Economic Outlook: A Slow News Week
- It was a fairly slow week for new data. New home sales continued their strong pace set in December. The January post was 481,000 units, on an annualized basis.
- The January CPI reading was -0.7% which brings the year-over-year reading to -0.2%. This negative reading, however, is almost entirely attributable to the decline in energy prices since January of 2014.
- Without the volatile energy and food components, the year-over-year CPI reading is +1.6%.
- The 4th Quarter GDP estimate was revised downward from 2.6% to 2.2%, which was not unexpected. The effect of inventories was the main reason for the adjustment.
- The Euro-zone Economic Sentiment Index (released by the EU) was revised up for January and rose again in February by 0.7%. This tends to confirm our view that Europe is on the mend, though obviously there is a lot of room to go and they are not out of the woods yet.
Equities Outlook: Don’t Look Now
- Surprise, surprise… Foreign equities are up more than 6.0% year-to-date (measured by the EAFE International Index), roughly double the performance of the U.S. market as measured by the S&P 500 Index (up roughly 2.5%).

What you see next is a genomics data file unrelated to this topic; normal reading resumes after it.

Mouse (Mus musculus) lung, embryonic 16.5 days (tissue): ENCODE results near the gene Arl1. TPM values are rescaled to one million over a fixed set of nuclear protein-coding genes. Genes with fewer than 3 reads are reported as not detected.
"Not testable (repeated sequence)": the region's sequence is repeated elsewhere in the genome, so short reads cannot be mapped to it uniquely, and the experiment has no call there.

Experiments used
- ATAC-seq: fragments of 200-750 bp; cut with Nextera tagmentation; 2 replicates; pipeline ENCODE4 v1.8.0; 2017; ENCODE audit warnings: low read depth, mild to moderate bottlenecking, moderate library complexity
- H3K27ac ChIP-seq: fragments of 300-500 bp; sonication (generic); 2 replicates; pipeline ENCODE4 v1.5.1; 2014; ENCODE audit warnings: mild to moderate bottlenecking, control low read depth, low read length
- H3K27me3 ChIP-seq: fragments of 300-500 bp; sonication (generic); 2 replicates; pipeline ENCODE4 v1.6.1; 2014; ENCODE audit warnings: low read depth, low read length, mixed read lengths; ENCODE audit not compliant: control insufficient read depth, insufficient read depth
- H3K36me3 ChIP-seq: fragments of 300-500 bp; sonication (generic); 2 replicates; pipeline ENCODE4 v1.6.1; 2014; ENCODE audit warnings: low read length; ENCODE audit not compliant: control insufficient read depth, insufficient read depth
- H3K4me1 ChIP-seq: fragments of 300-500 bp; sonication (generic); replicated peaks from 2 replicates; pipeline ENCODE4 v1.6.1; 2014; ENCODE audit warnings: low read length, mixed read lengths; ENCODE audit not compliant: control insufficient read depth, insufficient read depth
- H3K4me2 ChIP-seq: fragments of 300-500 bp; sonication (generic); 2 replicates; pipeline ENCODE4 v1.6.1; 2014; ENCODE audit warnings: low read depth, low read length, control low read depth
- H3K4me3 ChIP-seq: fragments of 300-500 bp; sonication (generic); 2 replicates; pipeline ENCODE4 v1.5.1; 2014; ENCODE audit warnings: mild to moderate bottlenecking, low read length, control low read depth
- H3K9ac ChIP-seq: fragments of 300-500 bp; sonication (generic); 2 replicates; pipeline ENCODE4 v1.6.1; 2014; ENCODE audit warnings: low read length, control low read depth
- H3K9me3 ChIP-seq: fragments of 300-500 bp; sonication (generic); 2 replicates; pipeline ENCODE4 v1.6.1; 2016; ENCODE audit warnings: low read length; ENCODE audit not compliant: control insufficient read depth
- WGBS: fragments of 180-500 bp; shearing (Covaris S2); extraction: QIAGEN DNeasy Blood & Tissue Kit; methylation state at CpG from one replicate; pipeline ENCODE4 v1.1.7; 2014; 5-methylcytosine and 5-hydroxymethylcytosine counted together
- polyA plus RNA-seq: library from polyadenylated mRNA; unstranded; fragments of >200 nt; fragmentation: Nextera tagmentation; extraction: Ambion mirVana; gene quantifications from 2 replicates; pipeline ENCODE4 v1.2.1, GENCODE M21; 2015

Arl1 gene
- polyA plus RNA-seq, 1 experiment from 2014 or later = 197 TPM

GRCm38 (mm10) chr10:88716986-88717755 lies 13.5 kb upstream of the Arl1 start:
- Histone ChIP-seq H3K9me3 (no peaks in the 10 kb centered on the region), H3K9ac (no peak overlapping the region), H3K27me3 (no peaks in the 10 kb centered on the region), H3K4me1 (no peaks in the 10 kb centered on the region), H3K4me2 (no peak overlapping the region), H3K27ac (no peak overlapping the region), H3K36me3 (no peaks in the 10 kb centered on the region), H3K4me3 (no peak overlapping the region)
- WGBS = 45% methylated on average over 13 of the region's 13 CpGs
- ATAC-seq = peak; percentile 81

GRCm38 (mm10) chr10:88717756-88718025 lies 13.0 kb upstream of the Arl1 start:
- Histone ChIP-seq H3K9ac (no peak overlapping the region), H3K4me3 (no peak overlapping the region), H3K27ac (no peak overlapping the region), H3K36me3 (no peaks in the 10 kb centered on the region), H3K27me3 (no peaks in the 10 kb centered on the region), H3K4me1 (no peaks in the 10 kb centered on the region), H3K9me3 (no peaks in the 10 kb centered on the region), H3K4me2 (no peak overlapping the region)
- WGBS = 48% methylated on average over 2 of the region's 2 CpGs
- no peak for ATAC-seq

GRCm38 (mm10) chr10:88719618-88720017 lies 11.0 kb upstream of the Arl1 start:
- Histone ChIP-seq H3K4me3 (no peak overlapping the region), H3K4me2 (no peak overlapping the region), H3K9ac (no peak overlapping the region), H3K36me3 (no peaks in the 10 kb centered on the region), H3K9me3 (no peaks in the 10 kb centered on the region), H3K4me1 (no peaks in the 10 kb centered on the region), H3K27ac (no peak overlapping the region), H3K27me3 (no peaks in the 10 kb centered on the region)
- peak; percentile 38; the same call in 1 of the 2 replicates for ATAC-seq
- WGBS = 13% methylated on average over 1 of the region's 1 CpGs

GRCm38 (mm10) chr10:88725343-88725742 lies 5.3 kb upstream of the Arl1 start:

- Returns of Emerging Market equities have also outpaced U.S. equities year-to-date, but not by as wide a margin. They are up about 4.0%.
- Kerry Craig, of JP Morgan Asset Management in London, commented to Bloomberg regarding the performance: “A lot of the negative stuff that was supposed to blow up in the past month didn’t.”
Fixed Income Markets: Capitulation?
- The interest rate on the 10-year U.S. Treasury Note ended last week at 2.0% on Friday. This was a pullback in yield from the previous week and a reversal of a four week trend of upward movement in yield. Last week’s closing yield was 2.11%.
- European bond markets are expressing confidence in the ECB moves as bonds in the peripheral countries are behaving better. Spreads on Italian bonds have narrowed versus the German government bonds to less than 100 basis points.
- Some of the deflation doomsayers in the bond market are changing their tune. Michael Althof of PIMCO, which runs the world’s biggest bond fund said last week: “Inflation might be low, but it’s not dead. With all central banks around the world working in the same direction to generate growth and higher prices, the case remains for higher inflation.”
The Week Ahead
- U.S., Personal Income and Outlays (BEA)
- U.S., Construction Spending (Census, Dept of Commerce)
- U.S., ADP Employment Report (ADP)
- U.S., Fed Beige Book released
- U.S., Employment Report (BLS)